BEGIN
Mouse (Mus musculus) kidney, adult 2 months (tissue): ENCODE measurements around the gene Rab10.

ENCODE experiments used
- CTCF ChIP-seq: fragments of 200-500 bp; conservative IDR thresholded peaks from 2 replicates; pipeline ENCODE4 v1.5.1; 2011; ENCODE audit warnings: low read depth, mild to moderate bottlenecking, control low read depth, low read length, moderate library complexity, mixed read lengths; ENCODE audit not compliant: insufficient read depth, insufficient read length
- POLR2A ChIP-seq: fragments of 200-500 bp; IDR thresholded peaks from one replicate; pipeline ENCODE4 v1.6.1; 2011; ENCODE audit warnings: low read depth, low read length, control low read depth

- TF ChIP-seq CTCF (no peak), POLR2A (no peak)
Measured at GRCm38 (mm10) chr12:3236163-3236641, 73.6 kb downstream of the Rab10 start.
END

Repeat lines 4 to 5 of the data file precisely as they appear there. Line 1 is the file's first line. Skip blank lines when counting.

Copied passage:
- POLR2A ChIP-seq: fragments of 200-500 bp; IDR thresholded peaks from one replicate; pipeline ENCODE4 v1.6.1; 2011; ENCODE audit warnings: low read depth, low read length, control low read depth

- TF ChIP-seq CTCF (no peak), POLR2A (no peak)